To read a text and compare it with a source copy to detect errors.
In print publishing, proofreading is the final step before printing. It involves reading a proof (a preliminary version of the finished product) to ensure that it does not contain errors. Errors may have been introduced as part of the typesetting process, or they may be errors from the original manuscript which were not caught earlier.
In e-publishing, because an e-book can be viewed on a variety of devices, there is no such thing as "the" finished product. Instead, there are many possible reading experiences that will depend on the e-reading environment a reader uses.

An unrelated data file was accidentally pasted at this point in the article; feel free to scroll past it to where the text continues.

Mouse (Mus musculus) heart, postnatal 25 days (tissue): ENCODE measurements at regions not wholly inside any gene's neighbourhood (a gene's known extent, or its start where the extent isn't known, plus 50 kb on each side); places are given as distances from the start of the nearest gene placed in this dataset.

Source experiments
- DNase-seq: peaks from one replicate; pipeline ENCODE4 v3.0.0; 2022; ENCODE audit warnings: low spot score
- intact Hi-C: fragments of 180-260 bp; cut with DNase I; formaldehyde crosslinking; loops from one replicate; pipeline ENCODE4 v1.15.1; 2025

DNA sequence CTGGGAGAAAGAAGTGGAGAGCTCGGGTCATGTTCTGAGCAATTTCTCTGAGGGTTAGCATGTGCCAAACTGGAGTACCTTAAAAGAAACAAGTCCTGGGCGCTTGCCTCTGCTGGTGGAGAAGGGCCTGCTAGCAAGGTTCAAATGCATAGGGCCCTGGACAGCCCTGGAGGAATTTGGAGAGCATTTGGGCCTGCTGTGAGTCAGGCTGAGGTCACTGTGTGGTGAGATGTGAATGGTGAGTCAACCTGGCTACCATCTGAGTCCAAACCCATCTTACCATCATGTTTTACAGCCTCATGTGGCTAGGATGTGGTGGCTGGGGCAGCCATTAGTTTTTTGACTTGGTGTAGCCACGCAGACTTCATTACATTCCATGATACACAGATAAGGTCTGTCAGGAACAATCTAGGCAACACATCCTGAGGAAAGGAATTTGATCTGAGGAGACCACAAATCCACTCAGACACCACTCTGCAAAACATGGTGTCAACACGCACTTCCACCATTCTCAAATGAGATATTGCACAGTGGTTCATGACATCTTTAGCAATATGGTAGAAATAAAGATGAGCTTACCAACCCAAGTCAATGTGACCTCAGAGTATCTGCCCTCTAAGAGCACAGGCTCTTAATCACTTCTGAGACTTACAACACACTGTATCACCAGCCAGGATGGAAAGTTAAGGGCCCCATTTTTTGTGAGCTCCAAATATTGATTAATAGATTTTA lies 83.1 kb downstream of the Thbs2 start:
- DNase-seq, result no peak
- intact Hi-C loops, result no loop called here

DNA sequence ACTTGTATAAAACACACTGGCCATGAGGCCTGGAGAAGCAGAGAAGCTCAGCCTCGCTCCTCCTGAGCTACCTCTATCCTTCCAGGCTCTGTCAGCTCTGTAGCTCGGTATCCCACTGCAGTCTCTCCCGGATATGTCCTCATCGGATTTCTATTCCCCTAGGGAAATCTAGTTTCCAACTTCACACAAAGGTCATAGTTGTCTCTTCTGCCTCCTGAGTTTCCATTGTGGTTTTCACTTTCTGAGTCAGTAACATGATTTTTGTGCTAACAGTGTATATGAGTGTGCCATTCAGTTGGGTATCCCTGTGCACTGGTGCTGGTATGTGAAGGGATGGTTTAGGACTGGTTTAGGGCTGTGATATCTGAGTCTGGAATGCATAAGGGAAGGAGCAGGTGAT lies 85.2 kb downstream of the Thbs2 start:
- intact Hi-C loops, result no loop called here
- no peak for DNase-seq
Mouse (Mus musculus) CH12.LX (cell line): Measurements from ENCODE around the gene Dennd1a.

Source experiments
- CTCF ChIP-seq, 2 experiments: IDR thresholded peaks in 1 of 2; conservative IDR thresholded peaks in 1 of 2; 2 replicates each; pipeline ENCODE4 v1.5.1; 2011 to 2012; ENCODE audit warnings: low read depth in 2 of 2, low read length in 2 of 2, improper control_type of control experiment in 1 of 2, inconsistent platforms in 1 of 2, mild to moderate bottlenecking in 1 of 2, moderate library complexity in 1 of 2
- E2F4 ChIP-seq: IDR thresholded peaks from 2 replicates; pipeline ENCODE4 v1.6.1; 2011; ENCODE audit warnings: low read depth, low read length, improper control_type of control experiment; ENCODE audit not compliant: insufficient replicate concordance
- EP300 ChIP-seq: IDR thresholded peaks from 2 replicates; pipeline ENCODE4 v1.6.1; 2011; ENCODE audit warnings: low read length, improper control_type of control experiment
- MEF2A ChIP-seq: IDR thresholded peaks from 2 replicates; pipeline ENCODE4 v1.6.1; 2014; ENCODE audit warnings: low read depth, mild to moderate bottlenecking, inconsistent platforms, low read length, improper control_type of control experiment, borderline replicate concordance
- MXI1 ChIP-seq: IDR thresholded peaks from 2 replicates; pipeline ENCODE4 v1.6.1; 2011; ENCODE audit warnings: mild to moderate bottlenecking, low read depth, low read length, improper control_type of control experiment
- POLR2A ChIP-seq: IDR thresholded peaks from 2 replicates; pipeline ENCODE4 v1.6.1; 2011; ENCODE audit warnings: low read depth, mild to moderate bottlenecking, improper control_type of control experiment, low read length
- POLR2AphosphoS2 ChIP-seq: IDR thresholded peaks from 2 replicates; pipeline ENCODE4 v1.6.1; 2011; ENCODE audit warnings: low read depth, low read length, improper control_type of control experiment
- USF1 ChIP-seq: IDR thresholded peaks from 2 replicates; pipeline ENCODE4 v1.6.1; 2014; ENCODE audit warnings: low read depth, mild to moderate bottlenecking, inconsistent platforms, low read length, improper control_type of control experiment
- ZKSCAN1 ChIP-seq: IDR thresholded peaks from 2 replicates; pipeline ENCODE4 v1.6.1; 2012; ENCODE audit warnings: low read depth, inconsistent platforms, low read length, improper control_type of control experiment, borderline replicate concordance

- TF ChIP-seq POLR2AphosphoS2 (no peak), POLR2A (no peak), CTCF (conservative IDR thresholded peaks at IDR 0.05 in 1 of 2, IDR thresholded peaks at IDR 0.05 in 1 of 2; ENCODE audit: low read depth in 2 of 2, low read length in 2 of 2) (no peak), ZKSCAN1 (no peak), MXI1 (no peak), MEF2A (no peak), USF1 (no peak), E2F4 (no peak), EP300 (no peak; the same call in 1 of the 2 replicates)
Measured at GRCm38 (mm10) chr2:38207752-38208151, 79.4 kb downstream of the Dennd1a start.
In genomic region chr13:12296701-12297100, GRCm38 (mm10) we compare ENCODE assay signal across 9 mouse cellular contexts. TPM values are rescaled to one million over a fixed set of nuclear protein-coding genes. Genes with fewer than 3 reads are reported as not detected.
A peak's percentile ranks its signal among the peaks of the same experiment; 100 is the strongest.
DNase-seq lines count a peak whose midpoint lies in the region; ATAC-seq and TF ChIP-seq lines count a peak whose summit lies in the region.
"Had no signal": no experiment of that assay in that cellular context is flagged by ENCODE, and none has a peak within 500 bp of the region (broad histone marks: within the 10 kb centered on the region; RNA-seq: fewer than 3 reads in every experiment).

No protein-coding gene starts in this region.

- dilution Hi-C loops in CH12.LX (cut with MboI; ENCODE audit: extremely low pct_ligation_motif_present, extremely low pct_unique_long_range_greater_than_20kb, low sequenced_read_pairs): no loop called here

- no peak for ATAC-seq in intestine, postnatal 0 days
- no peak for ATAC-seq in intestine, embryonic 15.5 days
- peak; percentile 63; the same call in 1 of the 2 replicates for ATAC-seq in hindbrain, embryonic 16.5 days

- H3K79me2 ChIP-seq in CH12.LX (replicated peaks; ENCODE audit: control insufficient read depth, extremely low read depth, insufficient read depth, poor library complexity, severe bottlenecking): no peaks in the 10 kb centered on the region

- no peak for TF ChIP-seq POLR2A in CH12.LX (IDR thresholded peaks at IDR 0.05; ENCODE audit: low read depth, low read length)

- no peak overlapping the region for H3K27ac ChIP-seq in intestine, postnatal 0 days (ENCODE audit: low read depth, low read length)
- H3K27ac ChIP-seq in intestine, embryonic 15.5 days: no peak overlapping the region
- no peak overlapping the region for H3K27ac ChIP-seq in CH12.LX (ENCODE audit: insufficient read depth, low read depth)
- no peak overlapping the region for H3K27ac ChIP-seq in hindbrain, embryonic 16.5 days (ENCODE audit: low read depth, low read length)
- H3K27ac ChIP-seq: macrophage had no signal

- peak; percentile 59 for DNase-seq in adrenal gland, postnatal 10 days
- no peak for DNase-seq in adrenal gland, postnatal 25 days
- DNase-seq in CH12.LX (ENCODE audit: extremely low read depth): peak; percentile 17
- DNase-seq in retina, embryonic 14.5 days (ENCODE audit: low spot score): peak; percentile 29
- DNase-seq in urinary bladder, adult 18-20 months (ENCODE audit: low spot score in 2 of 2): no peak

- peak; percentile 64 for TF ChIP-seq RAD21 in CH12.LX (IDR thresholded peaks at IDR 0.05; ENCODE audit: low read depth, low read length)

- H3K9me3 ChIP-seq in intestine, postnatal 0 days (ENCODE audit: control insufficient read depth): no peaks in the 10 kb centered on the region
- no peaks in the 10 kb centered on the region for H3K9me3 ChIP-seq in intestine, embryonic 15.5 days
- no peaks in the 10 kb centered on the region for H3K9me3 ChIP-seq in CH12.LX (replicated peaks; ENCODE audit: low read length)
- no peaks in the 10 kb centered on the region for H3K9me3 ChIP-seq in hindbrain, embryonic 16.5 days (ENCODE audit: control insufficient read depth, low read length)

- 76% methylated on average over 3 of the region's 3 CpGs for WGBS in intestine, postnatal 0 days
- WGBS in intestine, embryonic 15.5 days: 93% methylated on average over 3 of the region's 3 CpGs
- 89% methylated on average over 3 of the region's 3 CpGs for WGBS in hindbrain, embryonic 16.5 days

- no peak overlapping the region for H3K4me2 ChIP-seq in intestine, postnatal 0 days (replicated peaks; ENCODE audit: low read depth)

For this reason, it is impossible to perform a direct proof-to-manuscript comparison as is done in traditional proofreading.
Instead, different aspects of proofreading will occur at different stages of the e-book production process. Some errors will be eliminated in the manuscript clean-up (standardization) phase, and more will be caught during validation and quality assurance.
Finally, field testing compares the text as viewed on a variety of devices against a theoretical ideal result.
Also see: copy editing.